Cherry Blossom Haikus

Share

  • Facebook
  • Twitter
  • Google
  • Delicious
  • LinkedIn
  • StumbleUpon
  • Reddit
  • Tumblr
  • Add to favorites
  • Email
  • RSS
Posted in Uncategorized Tagged

The Shadow

"The Shadow" 9 x 12, based off

“The Shadow” 9 x 12, based off a Kore Yamazaki cover

I’m practicing with ink more. This time I didn’t do the full drawing in pencil first. I laid down some loose figure lines and switched to pen. Drawing the shadow over it all was a scary moment, since I didn’t know if I would ruin everything. The original manga art used screentone, which is a film overlay of a particular pattern. First off, I don’t have screentone and I’ve never used it. Secondly, I wanted to do it entirely in pen. I considered switching to grey rather than black, but I thought that might ruin the effect. I wondered if I should use the same line pattern to place additional, standard shadows throughout the picture, but then decided to leave it as is for extra drama.

Share

  • Facebook
  • Twitter
  • Google
  • Delicious
  • LinkedIn
  • StumbleUpon
  • Reddit
  • Tumblr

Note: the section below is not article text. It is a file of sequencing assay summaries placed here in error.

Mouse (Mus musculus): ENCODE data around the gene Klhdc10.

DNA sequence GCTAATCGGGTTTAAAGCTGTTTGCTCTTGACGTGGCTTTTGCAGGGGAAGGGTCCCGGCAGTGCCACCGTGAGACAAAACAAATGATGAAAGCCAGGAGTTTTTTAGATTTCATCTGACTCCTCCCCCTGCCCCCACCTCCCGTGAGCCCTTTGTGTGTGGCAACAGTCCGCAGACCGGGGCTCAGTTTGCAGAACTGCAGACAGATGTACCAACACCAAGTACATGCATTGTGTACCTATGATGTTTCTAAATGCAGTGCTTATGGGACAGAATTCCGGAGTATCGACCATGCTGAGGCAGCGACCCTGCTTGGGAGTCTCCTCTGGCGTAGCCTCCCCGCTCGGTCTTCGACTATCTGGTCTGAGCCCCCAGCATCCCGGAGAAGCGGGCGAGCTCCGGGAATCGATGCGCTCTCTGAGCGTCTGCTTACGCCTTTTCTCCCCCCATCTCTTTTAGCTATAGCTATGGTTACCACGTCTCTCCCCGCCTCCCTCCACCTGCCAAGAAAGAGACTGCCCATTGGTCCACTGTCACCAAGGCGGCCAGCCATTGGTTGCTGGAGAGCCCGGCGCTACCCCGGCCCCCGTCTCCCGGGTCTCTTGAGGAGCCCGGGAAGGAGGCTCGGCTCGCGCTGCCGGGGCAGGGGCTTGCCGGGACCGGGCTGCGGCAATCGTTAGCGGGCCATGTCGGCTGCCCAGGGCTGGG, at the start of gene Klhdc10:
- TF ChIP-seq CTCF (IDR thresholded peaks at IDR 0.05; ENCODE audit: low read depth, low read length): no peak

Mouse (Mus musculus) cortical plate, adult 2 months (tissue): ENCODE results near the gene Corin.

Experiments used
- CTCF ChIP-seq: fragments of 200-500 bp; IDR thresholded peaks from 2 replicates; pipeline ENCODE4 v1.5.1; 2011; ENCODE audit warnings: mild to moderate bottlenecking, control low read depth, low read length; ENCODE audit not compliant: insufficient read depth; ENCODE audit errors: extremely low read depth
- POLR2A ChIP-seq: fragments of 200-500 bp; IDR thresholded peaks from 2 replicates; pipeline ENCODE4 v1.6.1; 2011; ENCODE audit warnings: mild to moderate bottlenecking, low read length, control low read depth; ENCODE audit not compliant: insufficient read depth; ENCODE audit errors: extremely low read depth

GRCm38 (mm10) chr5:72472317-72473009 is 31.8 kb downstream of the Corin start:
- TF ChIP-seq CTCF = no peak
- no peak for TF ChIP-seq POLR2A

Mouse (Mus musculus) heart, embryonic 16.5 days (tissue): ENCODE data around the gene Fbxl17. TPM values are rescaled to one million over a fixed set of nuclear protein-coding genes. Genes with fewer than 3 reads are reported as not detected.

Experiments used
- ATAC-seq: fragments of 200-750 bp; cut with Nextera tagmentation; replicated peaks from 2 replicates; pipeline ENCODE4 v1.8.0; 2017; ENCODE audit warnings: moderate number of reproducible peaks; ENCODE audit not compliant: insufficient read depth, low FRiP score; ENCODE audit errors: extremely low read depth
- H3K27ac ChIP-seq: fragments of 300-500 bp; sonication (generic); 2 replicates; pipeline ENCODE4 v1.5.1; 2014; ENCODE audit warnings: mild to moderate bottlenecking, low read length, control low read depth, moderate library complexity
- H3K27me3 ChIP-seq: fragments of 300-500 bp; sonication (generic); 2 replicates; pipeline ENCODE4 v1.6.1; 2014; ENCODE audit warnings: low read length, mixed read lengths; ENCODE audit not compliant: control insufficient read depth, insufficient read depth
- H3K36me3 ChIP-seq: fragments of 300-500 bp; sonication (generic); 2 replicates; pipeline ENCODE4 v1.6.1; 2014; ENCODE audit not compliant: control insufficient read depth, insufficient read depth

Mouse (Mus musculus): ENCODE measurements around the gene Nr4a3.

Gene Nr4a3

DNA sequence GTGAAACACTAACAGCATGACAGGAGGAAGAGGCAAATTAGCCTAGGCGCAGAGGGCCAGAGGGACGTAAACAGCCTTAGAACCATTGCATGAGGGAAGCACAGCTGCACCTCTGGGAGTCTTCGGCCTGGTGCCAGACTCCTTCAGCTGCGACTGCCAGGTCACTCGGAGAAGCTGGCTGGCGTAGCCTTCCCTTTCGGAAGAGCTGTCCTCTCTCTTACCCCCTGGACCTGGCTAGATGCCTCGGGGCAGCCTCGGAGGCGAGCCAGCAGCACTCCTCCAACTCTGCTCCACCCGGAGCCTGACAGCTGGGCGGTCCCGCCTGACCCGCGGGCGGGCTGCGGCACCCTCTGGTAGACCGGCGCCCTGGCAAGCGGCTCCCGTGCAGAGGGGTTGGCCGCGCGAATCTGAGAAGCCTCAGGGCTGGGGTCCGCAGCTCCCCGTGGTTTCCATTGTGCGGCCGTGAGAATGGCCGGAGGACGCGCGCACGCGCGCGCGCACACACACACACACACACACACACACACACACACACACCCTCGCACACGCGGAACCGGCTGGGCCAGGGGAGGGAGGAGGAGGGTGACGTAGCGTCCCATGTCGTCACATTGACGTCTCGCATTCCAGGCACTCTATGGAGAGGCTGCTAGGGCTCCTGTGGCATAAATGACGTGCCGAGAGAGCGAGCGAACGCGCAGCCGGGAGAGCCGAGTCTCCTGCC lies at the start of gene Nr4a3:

• Add to favorites
  • Email
  • RSS
Posted in Art Tagged , , ,

The Ancient Magus’ Bride

Ink

“Guidance” 9 x 11 ink based on the work of Kore Yamazaki. I definitely need more practice with pens, but the more I use them the more fun they are.

In Japan, book sellers’ top new manga pick for 2015 is The Ancient Magus’ Bride by Kore Yamazaki. The story is thematically based on “Beauty and the Beast,” with the young heroine purchased by the mysterious magus and whisked away to his home in England where she will ostensibly become his apprentice–and his bride. While the magus’ actions appear kind, his many secrets and his initial purchase of the gifted girl leave the truth hanging. Meanwhile, a parade of Celtic fae and eye-catching art spin adventures for the magus and his apprentice. The first volume in English will be released in May, with the next two volumes scheduled for later this year. It’s definitely on my wish list–I love the combination of Yamazaki’s artwork, fae lore, and Beauty and the Beast.